Public Release: 

The role of obesity and calories in cancer prevention

Lifestyle changes may help prevent cancer

American Association for Cancer Research

Boston, MA (October 15, 2002) - Obesity, increasing at an alarming rate in the United States and in many other countries, is thought to result from lifestyle changes, including decreased physical activity and overconsumption of calories. Given these trends, as well as the link between obesity and cancer and several other chronic diseases, the development of intervention strategies that simultaneously prevent obesity and reduce cancer risk is critical. Several studies presented at the American Association for Cancer Research's (AACR) first annual Frontiers in Cancer Prevention Research meeting set the stage for further exploration into the connection between cancer and obesity.

Moderate Dietary Restriction Delays Breast Cancer
Prevention of obesity through dietary interventions, such as calorie restriction or occasional fasting, inhibits breast cancer growth, according to a study presented by researchers at the National Cancer Institute (NCI).

The study used mice with inherent alterations in two important and commonly altered genetic pathways in the human cancer process. Their mice were deficient in p53 (a tumor suppressor gene that acts like a brake to protect against uncontrolled cell proliferation) and also had high mammary gland expression of Wnt-1 (an oncogene that acts like an accelerator to enhance cell proliferation). Female p53-deficient Wnt-1 transgenic mice provided with unlimited access to food became obese and rapidly developed fatal mammary tumors, while mice provided with fewer calories each day, or fasted one day per week, lived tumor-free two to three times longer than the obese mice.

"Reduced serum levels of insulin-like growth factor (IGF)-1, which is a diet-responsive growth factor, were associated with the reduction in calorie intake and inhibition of mammary tumors in these mice" according to Stephen Hursting, Ph.D., deputy director of the Office of Preventive Oncology, Division of Cancer Prevention, NCI and lead investigator of the study. "These observations suggest that IGF-1 may be an important biological mediator of the protection afforded by the obesity-preventing interventions."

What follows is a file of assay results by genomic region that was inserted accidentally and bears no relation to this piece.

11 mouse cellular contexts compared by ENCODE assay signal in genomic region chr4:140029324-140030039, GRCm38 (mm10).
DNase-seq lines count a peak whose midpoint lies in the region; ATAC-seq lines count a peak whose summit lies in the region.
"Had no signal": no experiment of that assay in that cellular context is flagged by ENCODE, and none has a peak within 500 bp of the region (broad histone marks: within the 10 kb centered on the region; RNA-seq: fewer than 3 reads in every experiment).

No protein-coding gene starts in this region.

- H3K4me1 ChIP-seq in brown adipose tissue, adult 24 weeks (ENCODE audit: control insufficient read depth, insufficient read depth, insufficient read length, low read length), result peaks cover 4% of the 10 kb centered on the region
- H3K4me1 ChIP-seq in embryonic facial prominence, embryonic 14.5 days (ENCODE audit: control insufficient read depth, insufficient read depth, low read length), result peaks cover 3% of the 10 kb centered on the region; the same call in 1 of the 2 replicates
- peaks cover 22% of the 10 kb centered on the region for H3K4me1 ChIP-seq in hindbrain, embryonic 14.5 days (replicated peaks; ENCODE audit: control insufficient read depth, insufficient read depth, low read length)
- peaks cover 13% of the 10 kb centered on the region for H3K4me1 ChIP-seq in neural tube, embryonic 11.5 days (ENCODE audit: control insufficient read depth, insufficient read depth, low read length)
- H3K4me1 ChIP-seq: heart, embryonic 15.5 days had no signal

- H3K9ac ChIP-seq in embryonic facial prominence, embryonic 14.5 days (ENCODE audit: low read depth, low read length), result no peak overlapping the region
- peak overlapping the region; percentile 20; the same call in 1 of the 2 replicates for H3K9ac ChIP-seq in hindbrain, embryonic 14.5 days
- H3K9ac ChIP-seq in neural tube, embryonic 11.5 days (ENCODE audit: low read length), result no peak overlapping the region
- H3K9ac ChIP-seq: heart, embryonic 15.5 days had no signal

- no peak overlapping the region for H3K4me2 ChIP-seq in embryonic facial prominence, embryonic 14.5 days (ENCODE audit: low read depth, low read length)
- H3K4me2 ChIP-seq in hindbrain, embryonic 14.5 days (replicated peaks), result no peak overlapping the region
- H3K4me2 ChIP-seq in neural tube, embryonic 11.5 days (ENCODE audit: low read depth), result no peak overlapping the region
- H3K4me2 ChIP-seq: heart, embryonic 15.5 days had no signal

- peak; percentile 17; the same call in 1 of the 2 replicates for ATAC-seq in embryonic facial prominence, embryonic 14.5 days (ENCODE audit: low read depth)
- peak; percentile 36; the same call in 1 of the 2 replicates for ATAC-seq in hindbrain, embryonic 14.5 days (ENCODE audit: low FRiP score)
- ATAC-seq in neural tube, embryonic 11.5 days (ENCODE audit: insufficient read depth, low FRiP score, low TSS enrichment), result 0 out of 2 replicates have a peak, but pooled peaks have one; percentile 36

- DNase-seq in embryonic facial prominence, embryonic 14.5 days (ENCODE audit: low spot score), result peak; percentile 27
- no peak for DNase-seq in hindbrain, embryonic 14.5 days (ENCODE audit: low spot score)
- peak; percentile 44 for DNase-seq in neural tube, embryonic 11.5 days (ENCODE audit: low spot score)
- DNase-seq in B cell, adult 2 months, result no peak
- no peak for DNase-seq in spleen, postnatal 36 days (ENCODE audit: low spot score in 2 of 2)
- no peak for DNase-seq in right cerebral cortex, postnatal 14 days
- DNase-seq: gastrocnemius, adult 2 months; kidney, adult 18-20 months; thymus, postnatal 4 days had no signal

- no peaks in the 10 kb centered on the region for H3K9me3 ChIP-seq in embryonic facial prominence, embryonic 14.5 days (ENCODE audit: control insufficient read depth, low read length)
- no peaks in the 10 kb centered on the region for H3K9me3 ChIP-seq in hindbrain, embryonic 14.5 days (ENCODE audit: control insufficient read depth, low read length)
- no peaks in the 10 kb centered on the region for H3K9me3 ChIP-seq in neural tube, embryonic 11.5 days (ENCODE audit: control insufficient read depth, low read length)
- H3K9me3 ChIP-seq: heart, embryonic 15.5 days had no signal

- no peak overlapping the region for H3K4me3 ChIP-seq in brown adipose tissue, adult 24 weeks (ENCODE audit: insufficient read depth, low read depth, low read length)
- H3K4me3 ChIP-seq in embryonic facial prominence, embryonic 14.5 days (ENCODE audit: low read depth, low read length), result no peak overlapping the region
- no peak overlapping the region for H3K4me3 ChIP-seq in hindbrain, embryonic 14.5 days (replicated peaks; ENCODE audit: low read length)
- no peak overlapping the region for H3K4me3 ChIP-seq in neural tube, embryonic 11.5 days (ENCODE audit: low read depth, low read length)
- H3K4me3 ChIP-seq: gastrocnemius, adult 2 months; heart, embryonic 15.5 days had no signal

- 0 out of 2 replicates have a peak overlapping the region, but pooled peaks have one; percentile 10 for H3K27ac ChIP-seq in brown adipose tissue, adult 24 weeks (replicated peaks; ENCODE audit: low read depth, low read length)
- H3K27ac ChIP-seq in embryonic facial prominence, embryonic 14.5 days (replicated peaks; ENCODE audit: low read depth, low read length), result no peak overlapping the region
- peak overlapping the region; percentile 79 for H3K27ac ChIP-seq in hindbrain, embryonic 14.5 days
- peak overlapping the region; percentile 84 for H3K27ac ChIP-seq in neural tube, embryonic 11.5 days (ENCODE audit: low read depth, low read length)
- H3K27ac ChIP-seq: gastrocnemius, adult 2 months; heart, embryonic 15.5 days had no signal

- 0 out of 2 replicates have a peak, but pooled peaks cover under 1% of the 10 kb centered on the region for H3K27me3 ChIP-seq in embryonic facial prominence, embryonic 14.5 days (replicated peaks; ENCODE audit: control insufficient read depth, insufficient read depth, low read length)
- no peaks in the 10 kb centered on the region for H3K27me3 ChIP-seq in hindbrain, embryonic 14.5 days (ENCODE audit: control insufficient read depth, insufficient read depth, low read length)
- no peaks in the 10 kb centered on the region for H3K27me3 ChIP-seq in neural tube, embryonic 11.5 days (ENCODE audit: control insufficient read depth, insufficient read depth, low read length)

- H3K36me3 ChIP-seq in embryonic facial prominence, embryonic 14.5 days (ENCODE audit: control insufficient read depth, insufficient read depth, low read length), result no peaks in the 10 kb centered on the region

Hursting's group is currently testing whether exercise is effective in this model, and have recently observed that moderate treadmill exercise (about 30 minutes for five days a week) reduces fat mass and increases bone mineral density.

Method of Dieting May Play a Role in Prevention of Breast Cancer
A healthy diet combined with periods of calorie restriction may provide more protection against breast cancer than a constant low calorie diet, according to researchers at the Hormel Institute, University of Minnesota.

"The manner in which caloric restriction is implemented may play an important role in the development of breast cancer," according to Margot Cleary, lead investigator of the study. "There appears to be a point above which calorie intake stimulates the growth of breast cancer and can potentially override, to some degree, the protective effect of severe caloric restriction."

Mammary mouse tumor virus (MMTV)-TGFá mice (TGFá regulates growth) were fed either an ad lititum (as desired; AL), a calorie restricted (CR) or an intermittent caloric restriction/refeeding (IR-R) diet. The incidence of mammary tumors was 84 percent in AL mice, 37 percent for the CR mice, and 15 percent for the IR-R mice. Age of mammary tumor detection was significantly extended in the IR-R mice to 79.4 weeks of age compared to 67.9 weeks of age for AL mice. In addition, AL mice were younger at death than were both IR-R and CR mice.